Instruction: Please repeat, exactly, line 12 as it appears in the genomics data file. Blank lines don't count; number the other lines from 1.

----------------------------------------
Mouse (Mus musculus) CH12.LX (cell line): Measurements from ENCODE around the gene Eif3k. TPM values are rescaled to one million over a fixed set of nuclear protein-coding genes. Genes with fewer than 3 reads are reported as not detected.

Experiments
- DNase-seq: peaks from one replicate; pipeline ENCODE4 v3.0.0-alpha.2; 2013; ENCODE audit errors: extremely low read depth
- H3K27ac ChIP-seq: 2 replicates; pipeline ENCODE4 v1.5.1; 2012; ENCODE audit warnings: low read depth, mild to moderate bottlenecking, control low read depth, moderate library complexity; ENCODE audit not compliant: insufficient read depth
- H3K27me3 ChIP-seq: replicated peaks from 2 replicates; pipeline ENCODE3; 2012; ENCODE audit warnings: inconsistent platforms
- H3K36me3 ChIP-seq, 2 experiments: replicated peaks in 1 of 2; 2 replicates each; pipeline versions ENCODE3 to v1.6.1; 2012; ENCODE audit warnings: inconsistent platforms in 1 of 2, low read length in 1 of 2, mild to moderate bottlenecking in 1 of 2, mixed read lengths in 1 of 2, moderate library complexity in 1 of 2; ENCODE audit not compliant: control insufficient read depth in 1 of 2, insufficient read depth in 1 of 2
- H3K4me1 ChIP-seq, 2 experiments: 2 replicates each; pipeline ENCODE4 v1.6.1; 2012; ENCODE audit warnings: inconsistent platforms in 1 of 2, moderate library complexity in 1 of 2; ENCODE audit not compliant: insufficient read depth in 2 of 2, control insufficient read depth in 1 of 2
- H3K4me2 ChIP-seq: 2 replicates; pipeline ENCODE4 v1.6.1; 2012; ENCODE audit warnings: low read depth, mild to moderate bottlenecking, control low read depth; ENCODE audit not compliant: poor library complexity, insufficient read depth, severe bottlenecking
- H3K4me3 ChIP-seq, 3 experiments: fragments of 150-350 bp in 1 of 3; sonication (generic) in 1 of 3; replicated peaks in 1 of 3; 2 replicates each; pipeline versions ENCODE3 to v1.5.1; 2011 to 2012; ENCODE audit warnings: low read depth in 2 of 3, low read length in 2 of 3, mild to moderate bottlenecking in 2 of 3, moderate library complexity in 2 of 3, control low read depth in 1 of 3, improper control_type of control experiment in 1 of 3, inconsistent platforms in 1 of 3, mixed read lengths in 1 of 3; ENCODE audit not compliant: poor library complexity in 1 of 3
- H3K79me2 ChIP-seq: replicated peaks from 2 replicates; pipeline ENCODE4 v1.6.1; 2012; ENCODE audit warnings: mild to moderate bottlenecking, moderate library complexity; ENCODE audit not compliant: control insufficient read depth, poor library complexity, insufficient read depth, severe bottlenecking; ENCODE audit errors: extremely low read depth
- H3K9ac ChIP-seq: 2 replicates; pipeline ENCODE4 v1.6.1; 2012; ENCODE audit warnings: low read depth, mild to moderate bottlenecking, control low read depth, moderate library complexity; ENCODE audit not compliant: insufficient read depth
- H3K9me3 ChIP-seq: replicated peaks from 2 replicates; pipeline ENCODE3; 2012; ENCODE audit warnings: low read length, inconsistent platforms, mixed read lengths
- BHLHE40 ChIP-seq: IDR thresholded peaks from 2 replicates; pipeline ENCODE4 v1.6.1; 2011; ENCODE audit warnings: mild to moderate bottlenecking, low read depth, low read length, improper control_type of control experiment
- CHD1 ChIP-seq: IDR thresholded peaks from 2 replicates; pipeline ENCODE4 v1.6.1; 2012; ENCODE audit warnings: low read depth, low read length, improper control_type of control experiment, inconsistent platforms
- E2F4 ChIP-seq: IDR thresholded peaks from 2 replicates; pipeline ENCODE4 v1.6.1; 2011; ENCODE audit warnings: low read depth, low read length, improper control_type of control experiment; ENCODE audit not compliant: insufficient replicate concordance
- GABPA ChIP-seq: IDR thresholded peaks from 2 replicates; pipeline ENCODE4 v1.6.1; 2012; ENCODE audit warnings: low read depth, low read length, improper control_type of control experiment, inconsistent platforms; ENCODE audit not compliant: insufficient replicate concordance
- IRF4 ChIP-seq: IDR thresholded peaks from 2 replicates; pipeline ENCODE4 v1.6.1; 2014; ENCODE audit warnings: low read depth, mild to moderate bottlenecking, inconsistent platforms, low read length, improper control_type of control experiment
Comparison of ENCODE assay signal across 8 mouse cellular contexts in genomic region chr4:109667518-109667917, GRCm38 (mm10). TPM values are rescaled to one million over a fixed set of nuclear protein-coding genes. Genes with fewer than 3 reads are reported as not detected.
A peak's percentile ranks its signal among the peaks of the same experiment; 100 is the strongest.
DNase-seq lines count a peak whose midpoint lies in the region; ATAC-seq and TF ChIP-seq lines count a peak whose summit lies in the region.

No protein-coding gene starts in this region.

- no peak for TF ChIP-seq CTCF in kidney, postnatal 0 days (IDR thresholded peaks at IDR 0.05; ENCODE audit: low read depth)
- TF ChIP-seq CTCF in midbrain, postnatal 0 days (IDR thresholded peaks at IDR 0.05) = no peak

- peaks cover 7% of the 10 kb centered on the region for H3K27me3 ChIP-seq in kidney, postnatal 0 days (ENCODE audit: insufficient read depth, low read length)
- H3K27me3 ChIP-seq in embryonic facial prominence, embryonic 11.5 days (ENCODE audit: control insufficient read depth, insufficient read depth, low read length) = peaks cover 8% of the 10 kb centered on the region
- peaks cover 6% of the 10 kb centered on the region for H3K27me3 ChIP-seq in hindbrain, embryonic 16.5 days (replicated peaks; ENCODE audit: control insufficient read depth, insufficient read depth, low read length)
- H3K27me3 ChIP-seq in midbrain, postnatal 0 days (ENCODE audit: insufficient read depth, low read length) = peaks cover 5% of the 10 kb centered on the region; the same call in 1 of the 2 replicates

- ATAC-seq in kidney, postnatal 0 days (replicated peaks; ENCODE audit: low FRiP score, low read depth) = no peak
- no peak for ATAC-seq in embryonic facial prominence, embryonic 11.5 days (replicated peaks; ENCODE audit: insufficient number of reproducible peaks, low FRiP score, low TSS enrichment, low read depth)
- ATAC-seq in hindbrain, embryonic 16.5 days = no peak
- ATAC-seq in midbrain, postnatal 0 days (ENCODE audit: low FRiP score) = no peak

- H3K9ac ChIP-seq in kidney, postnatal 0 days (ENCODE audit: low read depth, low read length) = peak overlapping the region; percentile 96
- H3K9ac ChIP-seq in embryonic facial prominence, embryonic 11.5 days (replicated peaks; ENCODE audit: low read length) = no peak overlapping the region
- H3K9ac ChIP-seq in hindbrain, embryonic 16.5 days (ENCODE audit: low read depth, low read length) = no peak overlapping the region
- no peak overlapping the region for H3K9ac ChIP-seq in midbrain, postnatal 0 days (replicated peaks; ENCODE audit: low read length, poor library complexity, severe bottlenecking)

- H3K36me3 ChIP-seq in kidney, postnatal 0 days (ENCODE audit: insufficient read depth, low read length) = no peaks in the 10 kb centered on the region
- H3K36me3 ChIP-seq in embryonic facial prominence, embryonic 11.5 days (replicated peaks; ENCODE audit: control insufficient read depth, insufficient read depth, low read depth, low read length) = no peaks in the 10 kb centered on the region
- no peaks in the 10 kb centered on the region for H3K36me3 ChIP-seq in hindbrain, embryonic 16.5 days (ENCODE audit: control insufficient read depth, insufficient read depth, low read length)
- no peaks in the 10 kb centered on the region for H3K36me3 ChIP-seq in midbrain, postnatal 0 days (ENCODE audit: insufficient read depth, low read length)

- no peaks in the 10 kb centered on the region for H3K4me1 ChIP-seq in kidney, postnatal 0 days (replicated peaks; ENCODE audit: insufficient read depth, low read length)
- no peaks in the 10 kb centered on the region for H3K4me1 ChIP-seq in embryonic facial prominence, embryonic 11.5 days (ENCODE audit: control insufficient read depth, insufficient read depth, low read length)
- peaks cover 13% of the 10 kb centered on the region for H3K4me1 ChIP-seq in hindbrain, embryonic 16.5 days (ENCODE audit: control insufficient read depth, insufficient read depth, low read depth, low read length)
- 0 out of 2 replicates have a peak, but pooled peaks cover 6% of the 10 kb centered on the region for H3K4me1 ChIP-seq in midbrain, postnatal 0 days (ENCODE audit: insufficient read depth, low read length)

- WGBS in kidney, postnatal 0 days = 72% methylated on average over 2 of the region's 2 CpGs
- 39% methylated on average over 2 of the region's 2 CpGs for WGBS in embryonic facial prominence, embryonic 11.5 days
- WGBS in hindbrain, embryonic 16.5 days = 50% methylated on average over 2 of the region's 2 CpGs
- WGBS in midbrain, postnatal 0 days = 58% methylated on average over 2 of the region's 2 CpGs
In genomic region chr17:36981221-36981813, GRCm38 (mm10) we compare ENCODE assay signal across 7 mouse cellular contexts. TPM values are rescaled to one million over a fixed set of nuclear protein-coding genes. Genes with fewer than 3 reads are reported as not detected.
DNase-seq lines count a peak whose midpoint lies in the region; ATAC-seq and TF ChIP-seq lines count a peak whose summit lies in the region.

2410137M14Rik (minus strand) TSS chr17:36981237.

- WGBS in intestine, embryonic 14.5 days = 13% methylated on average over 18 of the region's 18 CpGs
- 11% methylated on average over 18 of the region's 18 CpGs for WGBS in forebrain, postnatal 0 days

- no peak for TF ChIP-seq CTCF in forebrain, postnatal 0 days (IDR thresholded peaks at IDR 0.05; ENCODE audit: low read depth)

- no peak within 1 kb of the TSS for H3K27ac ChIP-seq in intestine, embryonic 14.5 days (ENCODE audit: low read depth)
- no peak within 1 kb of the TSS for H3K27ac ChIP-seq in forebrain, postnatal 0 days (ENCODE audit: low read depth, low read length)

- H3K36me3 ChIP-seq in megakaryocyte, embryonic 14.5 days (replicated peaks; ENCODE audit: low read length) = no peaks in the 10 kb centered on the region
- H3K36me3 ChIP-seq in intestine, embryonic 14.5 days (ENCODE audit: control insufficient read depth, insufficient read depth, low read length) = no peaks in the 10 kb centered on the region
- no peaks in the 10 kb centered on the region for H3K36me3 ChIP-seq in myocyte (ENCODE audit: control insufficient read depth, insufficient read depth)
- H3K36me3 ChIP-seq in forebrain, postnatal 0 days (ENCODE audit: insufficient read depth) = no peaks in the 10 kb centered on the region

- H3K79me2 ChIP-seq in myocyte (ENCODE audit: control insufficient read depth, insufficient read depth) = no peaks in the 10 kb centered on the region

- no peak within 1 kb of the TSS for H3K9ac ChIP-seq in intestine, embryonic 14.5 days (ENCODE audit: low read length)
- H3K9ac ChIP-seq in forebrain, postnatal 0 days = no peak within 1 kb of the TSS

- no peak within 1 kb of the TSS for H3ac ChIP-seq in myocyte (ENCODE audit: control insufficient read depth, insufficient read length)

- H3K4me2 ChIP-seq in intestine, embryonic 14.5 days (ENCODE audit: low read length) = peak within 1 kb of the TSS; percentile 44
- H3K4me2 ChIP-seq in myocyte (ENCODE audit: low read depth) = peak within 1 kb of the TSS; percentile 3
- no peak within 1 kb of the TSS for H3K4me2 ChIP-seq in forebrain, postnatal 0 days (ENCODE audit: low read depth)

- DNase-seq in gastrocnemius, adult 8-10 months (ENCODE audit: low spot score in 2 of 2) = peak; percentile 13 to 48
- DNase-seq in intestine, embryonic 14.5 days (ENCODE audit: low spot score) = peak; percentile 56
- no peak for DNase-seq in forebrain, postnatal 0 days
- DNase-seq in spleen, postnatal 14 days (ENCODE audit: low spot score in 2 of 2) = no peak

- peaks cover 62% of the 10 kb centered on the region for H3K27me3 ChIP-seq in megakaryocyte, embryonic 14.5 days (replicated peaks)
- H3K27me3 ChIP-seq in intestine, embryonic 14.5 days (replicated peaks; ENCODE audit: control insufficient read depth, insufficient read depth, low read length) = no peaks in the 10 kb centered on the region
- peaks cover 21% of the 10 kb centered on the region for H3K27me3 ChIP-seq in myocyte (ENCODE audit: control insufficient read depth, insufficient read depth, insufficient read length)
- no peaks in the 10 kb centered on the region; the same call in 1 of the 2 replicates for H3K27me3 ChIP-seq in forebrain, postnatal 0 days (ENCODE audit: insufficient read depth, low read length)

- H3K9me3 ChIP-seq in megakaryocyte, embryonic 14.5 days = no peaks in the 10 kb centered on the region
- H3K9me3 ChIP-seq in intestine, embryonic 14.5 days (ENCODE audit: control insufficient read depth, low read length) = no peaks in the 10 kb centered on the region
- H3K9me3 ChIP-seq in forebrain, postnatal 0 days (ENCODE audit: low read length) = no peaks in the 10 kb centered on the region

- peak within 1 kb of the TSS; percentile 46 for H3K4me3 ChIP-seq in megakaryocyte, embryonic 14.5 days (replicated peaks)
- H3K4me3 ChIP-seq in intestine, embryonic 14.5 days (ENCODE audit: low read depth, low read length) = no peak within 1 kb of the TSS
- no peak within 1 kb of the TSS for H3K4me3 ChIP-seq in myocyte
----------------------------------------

- H3K9me3 ChIP-seq: replicated peaks from 2 replicates; pipeline ENCODE3; 2012; ENCODE audit warnings: low read length, inconsistent platforms, mixed read lengths